Blog Articles and Resources
By Terry Gaspard, MSW, LICSW
Maura, 47, and Kevin, 49, sit on opposite ends of the couch during their first couples counseling session. When I ask them about some of the challenges they’ve faced in their four-year marriage, Maura opens up about why she requested to meet with me.
Kevin’s been giving me the cold shoulder and I feel his anger. He just can’t seem to get over his resentment toward me since he found out that I charged over $5,000 on credit cards over the last year. At times, I told him about my purchases for my new business. Other times, I worried that he’d think I was being frivolous. I guess I never saw myself as being dishonest until Kevin saw my Visa bill and got very upset.
Like Maura and Kevin, many of the couples that I work with in my practice have feelings of mistrust when it comes to facing day-to-day challenges. In The Science of Trust, Dr. John Gottman explores the milestones that all relationships have, particularly in the early stages. He writes, “As we shall see, most of these issues have to do with trust.”
Trust is an essential aspect of intimacyMaura knows that her emotional sensitivities make it difficult for her to open up to Kevin and increase her fear of being hurt or left by him. She strives to be transparent with Kevin about finances but struggles to do so because she doesn’t feel secure in her relationship with him. After enduring a difficult divorce, Maura has trust issues and describes how she “walks on eggshells,” fearing she will lose Kevin.
In Hold Me Tight, Dr. Sue Johnson explains that by being vulnerable, you can create a level of emotional safety with your partner. It’s the primary way to strengthen a marital bond and keep love alive. Through vulnerability, you’ll be able to re-establish a secure emotional attachment and preserve intimacy in your marriage. Brené Brown also champions this idea in her popular TED talk, The power of vulnerability.
Even though Maura doesn’t believe she was overspending on her new business, she also realizes that withholding financial information is creating mistrust and damaging her marriage.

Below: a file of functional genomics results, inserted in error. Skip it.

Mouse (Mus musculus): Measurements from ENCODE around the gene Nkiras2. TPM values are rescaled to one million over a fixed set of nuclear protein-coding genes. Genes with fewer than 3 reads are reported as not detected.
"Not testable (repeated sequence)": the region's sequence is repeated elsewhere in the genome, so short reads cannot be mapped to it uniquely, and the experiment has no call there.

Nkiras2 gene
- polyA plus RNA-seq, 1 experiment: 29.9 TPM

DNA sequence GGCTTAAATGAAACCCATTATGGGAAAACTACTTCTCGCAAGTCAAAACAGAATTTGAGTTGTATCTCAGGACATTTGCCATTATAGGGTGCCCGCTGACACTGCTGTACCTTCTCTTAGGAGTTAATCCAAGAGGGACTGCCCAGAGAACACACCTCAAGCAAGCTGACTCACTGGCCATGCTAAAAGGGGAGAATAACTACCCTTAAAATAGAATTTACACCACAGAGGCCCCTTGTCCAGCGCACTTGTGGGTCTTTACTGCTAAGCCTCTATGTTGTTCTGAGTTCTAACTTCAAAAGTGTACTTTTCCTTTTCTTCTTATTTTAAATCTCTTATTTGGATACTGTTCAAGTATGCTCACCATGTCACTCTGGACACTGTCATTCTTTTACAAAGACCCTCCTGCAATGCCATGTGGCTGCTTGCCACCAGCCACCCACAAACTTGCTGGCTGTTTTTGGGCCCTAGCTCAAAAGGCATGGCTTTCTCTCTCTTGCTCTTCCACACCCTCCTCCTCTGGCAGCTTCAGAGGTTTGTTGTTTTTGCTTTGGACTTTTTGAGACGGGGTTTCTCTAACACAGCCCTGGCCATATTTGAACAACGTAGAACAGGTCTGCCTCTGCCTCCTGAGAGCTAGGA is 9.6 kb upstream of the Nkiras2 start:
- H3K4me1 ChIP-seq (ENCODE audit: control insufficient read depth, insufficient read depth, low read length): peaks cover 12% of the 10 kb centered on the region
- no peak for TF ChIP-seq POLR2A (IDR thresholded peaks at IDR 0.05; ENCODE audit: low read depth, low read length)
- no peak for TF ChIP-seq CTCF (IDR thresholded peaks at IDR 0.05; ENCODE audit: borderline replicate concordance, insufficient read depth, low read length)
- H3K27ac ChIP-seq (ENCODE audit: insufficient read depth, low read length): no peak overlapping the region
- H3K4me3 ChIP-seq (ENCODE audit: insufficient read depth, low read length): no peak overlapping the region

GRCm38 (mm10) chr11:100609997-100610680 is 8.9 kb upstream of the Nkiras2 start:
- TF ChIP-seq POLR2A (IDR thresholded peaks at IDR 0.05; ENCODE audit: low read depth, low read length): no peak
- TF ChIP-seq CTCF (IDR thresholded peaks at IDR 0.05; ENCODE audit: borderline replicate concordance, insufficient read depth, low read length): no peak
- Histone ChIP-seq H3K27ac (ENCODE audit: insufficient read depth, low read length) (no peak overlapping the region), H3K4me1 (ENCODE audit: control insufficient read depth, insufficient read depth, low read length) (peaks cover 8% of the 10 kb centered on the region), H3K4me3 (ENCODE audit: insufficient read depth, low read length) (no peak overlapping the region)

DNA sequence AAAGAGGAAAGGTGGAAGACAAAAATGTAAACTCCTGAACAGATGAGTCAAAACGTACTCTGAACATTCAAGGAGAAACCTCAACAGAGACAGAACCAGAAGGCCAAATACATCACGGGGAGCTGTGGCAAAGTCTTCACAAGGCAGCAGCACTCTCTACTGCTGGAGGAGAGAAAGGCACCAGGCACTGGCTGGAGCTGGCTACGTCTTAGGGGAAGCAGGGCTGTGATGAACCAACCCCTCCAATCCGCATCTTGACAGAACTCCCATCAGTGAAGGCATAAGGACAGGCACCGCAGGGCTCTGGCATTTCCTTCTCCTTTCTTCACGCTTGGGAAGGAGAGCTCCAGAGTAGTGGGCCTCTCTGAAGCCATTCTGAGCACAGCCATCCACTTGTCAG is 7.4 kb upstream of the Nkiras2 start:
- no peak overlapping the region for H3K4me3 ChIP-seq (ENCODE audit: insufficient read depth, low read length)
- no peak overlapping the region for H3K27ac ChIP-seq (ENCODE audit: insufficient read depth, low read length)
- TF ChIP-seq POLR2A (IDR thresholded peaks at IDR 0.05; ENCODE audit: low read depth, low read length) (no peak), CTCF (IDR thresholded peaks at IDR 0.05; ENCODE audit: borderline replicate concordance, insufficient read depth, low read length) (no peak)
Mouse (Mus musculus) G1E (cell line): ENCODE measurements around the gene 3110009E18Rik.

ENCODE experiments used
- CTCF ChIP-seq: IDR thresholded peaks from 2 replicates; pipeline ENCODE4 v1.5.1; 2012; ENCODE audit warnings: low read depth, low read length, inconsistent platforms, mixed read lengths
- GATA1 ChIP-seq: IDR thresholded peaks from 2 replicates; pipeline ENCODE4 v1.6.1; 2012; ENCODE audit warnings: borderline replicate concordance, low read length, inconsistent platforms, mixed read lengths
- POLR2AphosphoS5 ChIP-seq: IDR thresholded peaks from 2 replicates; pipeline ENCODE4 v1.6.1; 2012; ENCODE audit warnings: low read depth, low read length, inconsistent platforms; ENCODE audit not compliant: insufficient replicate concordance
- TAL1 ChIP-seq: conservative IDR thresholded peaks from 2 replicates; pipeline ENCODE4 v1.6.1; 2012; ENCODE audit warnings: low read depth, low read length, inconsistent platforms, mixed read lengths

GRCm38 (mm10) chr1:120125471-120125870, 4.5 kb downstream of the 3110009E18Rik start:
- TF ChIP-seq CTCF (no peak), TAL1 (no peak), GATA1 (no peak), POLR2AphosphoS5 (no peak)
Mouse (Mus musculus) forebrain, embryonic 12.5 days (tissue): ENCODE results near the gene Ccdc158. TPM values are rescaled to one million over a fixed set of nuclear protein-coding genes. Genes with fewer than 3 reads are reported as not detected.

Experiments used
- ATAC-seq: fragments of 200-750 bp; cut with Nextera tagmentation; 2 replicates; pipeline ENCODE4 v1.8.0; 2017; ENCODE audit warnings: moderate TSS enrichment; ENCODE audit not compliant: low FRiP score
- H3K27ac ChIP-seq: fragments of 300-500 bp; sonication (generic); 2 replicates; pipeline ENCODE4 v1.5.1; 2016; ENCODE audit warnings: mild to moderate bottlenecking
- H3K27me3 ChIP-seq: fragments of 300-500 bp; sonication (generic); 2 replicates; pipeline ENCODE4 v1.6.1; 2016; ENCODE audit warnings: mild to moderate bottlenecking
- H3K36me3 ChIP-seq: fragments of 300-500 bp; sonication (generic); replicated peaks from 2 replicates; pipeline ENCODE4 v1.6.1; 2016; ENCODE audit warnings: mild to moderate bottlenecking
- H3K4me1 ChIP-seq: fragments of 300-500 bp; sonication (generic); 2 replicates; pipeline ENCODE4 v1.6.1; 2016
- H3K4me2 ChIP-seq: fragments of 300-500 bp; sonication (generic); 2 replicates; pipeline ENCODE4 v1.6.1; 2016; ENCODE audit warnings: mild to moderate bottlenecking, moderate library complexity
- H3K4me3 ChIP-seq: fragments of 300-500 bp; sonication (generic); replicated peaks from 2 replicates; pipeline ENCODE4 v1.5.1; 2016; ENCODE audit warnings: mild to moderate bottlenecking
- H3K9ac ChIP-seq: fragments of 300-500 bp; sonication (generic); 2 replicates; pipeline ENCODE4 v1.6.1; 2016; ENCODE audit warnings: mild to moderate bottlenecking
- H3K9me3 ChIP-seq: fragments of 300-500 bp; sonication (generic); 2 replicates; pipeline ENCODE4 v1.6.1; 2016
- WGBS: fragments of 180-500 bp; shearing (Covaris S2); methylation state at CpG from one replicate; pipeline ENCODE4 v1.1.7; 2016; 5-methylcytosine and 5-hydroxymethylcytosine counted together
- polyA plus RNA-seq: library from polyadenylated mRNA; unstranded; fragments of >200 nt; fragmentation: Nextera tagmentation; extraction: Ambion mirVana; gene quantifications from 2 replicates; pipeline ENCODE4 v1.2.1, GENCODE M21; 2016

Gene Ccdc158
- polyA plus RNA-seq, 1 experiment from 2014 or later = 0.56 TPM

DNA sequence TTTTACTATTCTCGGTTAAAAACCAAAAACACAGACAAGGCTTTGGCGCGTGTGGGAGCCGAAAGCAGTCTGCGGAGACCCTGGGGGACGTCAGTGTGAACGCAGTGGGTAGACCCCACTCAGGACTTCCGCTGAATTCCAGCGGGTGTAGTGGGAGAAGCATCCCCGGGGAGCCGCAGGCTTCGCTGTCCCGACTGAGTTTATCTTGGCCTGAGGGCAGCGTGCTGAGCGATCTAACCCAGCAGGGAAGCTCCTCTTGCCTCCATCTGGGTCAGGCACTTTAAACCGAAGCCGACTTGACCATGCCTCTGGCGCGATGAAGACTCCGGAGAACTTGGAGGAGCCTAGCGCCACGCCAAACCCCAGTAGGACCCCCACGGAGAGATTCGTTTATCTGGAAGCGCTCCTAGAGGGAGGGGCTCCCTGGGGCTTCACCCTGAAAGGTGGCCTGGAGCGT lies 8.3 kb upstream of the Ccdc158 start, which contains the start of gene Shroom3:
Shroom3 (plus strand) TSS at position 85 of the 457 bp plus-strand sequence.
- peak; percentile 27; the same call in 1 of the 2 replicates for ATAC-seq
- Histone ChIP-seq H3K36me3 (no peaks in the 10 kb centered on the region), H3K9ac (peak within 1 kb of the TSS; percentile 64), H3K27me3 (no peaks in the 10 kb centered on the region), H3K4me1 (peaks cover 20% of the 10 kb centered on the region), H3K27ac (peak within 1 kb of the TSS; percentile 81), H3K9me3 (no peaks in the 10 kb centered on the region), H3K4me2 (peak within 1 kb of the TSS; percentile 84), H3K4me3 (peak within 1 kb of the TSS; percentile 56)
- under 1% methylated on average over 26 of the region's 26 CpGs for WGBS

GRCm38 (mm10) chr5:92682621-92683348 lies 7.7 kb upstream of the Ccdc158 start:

Johnson explains that you can tell when one of your “raw spots” has been hit because there is a sudden shift in the emotional tone of the conversation. She writes, “You and your love were joking just a moment ago, but now one of you is upset or enraged, or, conversely, aloof or chilly. You are thrown off balance. It is as if the game changed and no one told you. The hurt partner is sending out new signals and the other tries to make sense of the change.”
I don’t always like to talk things through, but that doesn’t mean I don’t love Maura. She’s insecure and wants me to reassure her all the time that I’m there for her and she needs to realize that I am not going to leave her like her ex did. When she gets mistrustful, her voice changes and she often threatens to leave me.
Maura responds thoughtfully.
Things don’t always go smoothly when we disagree. When we have conflict, Kevin doesn’t usually want to talk about it. And I have a problem because my ex also gave me the silent treatment and then left after sending me a text that he wanted a divorce. I feel rejected when Kevin goes into his shell, but I’m learning to let go of my old baggage and give him space.
So where do they go from here?
Learning to trust each otherOne of the hardest things about trusting someone is learning to have confidence in your own judgment. Trust is about much more than finding signs that your partner has been unfaithful. It’s about believing that they have your best interests at heart.